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  1. Study Shows TV's Subliminal Influence on Women's Perception of Pregnancy and Birth

    In an era where popular culture is increasingly recognized for its impact on lay understanding of health and medicine, few scholars have looked at television's powerful role in the creation of patient expectations, especially regarding pregnancy and birth.  

  2. Unmarried Women: Politically Cohesive, More Concerned About Women's Status Than Married Counterparts

    Why do unmarried women tend to be more liberal and Democratic than their married counterparts? A key reason is because unmarried women — those who have never been married and those who are divorced — are more concerned about the status of women as a collective group, suggests a new study that will be presented at the 110th Annual Meeting of the American Sociological Association (ASA). 

  3. Women More Likely Than Men to Initiate Divorces, But Not Non-Marital Breakups

    Women are more likely than men to initiate divorces, but women and men are just as likely to end non-marital relationships, according to a new study that will be presented at the 110th Annual Meeting of the American Sociological Association (ASA).

  4. Women Who Petition for Restraining Orders Against Abusers Typically See Decreased Earnings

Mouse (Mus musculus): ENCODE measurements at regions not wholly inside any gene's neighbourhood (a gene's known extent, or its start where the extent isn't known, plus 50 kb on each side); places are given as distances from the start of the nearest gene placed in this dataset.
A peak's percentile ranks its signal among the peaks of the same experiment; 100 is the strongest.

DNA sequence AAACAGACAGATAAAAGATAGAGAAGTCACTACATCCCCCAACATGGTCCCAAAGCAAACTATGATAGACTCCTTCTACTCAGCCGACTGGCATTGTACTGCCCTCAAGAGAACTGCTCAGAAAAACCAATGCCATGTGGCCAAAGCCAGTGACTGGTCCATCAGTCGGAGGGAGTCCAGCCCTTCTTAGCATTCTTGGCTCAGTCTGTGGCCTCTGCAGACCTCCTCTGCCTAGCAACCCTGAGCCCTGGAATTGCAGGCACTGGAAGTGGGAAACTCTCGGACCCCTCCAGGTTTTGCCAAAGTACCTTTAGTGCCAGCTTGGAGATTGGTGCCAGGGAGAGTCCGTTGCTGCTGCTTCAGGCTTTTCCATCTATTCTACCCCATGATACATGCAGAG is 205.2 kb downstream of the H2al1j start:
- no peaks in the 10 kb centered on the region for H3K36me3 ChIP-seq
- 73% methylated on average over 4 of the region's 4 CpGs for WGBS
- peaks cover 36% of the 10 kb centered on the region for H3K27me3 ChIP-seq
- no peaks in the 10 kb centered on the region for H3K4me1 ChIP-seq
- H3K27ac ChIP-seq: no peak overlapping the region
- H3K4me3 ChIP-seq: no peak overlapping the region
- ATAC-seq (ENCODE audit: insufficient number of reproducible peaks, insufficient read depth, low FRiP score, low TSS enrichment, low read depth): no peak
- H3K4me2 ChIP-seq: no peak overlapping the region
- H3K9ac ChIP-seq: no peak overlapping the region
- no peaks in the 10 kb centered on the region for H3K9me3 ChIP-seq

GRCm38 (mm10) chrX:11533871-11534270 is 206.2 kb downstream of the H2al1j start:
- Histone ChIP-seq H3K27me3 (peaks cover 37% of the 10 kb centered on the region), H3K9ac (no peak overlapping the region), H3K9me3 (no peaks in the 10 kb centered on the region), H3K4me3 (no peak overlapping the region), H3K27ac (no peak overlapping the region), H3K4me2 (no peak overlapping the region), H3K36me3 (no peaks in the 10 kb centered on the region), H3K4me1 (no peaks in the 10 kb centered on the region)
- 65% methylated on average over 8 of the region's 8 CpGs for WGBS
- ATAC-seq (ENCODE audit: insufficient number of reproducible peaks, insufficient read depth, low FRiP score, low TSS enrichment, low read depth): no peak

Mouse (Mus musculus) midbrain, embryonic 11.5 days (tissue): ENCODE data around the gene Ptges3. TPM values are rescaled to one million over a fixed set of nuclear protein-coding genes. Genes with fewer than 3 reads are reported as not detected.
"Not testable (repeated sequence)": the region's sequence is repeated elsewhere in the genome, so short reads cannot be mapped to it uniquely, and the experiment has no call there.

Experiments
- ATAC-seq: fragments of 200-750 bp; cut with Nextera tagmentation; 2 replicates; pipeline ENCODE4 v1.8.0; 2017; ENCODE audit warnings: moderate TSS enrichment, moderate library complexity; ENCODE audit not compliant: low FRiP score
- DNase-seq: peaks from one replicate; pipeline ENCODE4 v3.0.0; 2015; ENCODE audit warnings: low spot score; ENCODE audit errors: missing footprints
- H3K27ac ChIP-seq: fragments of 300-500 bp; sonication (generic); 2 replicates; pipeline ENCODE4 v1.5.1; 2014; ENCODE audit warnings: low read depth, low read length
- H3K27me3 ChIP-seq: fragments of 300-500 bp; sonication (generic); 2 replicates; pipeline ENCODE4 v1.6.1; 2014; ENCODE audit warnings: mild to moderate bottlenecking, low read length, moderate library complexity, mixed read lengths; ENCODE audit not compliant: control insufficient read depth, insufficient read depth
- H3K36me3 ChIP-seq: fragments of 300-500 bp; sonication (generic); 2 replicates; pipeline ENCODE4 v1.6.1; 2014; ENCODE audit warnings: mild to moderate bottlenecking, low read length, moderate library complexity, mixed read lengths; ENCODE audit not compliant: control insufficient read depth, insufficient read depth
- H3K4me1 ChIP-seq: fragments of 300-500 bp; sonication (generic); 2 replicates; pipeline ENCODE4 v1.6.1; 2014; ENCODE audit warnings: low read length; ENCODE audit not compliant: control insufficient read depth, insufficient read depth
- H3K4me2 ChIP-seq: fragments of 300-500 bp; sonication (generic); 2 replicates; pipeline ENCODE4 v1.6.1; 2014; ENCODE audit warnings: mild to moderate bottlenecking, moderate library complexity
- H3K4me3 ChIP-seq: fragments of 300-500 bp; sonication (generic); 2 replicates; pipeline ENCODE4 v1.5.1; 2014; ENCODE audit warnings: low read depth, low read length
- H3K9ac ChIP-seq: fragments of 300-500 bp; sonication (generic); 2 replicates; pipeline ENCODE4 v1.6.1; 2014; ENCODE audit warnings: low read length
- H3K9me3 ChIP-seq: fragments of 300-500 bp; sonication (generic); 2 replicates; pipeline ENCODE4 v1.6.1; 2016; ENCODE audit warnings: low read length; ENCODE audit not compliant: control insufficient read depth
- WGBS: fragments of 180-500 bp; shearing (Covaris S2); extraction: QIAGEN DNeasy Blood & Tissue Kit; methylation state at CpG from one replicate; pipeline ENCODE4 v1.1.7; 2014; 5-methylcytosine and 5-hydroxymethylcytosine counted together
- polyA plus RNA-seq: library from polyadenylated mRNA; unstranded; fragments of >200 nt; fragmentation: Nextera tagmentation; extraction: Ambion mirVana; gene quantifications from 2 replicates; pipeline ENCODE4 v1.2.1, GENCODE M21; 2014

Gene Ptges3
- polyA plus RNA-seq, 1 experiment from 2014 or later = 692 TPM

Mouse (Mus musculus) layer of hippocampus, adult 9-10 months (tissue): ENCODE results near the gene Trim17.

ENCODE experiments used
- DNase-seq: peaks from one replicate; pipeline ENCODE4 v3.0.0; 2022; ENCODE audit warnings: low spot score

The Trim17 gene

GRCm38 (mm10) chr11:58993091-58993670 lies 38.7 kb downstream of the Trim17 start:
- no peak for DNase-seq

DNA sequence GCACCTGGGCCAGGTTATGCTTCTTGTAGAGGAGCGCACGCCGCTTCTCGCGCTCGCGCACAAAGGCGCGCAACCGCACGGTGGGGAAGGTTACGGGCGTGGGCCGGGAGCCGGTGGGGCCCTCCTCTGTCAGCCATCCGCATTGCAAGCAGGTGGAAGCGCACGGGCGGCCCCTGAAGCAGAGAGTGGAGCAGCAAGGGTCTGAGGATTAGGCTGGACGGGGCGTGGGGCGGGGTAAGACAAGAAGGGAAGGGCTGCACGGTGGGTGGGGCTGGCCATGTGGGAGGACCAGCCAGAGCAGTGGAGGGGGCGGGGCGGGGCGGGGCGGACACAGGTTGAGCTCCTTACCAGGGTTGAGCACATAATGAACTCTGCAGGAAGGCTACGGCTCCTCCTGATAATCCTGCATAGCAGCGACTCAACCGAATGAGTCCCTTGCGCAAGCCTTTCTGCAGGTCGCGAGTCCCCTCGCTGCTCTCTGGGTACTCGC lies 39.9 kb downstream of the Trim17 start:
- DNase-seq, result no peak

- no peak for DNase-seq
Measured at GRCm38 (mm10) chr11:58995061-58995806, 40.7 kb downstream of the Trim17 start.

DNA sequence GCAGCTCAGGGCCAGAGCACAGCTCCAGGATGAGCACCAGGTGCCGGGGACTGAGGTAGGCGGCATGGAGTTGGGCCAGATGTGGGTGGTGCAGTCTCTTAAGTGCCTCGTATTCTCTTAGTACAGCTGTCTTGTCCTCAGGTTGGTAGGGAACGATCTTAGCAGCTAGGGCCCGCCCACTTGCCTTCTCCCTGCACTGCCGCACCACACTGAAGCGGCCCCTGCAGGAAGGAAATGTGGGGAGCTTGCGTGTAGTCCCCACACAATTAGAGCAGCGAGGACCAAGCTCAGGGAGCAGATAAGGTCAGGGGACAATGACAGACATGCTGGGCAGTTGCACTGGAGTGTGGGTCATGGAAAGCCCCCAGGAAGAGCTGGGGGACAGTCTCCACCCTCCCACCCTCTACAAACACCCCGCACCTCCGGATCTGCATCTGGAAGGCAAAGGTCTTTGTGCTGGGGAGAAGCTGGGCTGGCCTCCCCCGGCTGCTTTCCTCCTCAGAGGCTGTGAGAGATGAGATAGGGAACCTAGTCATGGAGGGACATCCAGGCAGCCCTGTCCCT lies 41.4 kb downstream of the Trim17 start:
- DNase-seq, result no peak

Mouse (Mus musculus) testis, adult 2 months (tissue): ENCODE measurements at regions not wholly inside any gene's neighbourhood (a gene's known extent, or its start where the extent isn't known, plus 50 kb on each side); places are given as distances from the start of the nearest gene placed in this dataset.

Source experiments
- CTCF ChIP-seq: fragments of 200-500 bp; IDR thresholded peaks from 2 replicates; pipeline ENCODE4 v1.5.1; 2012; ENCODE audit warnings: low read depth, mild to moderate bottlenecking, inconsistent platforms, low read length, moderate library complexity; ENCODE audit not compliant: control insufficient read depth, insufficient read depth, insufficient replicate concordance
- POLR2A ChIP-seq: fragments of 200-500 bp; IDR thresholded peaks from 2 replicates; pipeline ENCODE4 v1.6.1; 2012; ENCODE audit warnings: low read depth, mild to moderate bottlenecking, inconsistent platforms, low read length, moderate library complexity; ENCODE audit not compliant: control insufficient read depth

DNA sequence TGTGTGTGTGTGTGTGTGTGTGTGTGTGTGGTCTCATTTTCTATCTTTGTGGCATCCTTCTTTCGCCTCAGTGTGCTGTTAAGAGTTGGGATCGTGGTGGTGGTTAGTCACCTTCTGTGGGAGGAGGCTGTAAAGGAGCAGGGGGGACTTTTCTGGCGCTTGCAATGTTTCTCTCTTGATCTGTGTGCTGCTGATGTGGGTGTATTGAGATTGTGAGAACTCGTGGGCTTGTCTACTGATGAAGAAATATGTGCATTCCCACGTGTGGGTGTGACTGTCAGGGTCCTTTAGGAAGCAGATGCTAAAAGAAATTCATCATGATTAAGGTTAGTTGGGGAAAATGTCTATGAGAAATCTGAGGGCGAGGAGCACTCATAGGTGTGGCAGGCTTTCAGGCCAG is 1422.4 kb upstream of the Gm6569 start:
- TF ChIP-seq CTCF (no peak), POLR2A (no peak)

"Why doesn't she just leave?" is a timeworn question about women trapped in relationships with men who physically and/or emotionally abuse them. Economic dependence is clearly part of the story — many women lack the financial means to leave and find themselves trapped by both poverty and abuse.

  5. Getting the Most Out of the U.S. Healthcare System

    Kids with life-threatening illnesses need cutting-edge technology and medical expertise, but families face uneven access and paths to such care.

  6. The Challenge of Diverse Public Schools

    Decades of successful integration efforts are at stake when one school district fights over school proximity and school "balancing."

  7. The Superstrong Black Mother

    When a Baltimore mom hit her son to keep him away from protests, many applauded her—but the myth of the superstrong Black mother does more harm than good.

  8. Pride and Prejudice and Professionalism

    LGBT educators struggle to balance professionalism and pride in the classroom, splittling, knitting, or quittting, in the words of the authors.

  9. Is the Grass Greener on the Other Side of the Pacific?

    China and the U.S. look to each other’s educational systems as they try to balance individualism and collectivism, ability and effort, and grade school and college rigor.

  10. Marrying across Class Lines

    Even when married couples think childhood class differences are in the past, those factors shape how each spouse tackles tasks and allocates resources.